Changes in physical size among major league baseball players and its attribution to elite offensive performance

Saved in:
Bibliographic Details
Title translated into German:Veränderungen der Körpergröße von Baseballspielern der Major League und ihre Zuordnung zur Elite-Offensivleistung
Author:Crotin, Ryan L.; Forsythe, Charles M.; Bhan, Shivam; Karakolis, Thomas
Published in:Journal of strength and conditioning research
Published:28 (2014), 10, S. 2705-2708, Lit.
Format: Publications (Database SPOLIT)
Publication Type: Journal article
Media type: Electronic resource (online) Print resource
Language:English
ISSN:1064-8011, 1533-4287
Keywords:
Online Access:
Identification number:PU201501000274
Source:BISp

Abstract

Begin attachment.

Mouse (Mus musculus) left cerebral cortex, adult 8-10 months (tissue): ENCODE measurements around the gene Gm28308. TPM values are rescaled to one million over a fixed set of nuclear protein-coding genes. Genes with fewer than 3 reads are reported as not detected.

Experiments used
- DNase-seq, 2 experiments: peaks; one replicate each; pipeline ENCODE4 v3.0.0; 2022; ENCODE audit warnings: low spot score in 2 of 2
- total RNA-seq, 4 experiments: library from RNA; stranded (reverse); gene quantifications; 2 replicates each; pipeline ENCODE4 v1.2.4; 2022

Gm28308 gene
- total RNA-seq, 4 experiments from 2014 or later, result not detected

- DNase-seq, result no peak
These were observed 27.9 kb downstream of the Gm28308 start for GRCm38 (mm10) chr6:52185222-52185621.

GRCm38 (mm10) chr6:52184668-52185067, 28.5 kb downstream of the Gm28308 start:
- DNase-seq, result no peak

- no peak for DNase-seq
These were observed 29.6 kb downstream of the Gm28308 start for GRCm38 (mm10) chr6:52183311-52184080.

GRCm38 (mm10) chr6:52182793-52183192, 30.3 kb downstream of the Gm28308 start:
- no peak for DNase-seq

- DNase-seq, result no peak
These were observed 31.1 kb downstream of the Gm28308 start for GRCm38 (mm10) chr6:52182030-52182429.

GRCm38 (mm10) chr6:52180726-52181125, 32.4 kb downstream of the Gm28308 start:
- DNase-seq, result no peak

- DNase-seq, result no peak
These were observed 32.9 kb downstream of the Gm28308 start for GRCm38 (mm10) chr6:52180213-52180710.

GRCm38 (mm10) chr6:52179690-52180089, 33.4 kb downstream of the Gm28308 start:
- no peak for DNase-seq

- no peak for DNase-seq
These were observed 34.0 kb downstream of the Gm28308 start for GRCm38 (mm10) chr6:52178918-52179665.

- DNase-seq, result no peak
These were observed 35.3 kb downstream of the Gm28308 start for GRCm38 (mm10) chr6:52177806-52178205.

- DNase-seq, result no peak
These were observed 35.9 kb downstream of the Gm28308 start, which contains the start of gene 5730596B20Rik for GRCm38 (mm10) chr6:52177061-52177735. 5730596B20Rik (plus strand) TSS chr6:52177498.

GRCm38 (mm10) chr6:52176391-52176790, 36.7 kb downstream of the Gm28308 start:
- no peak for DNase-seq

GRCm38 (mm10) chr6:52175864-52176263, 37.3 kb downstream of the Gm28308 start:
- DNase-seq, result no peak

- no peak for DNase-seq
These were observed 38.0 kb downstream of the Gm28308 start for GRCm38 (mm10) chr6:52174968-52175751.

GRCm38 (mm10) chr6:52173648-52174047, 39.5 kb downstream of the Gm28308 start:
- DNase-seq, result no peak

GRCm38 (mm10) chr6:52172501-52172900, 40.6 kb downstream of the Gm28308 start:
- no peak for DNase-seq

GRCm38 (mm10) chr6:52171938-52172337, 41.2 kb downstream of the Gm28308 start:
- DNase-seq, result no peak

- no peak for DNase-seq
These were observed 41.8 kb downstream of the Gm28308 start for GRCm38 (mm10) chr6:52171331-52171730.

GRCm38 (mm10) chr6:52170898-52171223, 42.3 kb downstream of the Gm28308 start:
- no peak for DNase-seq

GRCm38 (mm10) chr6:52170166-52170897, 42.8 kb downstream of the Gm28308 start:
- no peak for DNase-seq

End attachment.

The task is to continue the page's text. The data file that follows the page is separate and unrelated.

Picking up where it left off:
Major League Baseball (MLB) players have not been longitudinally examined for changes in physical size. Height, weight, and body mass indices (BMIs) were examined among offensive league leaders (OLL) and MLB reference cohorts at 1970, 1990, and 2010. Anthropometric values were expected to increase successively, where OLL were expected to be larger at each respective time point. A Mixed Model analysis of variance (p ≤ 0.05) examined anthropometric differences over time within and between groups. Mass and BMI increased over successive years with the largest effect seen between 1990 and 2010 (p < 0.001). A significant height reduction was shown for OLL from 1970 to 1990 (p ≤ 0.05), being the only significant decrease in physical size; yet, leaders were heavier and taller compared with the MLB reference population (p < 0.014). Results show that physical size has evolved in MLB, with the OLL being the largest players shown at each year in succession. Professional baseball scouts may have been influenced by greater offensive prowess shown by larger athletes; yet, increased secular anthropometrics must also be factored in greater heights, weights, BMIs shown over time in MLB. It is possible that greater participation in strength and conditioning programs at an earlier age, advances in sport nutrition, and potential abuse of anabolic drugs are factors perpetuating growth rates at present. Verf.-Referat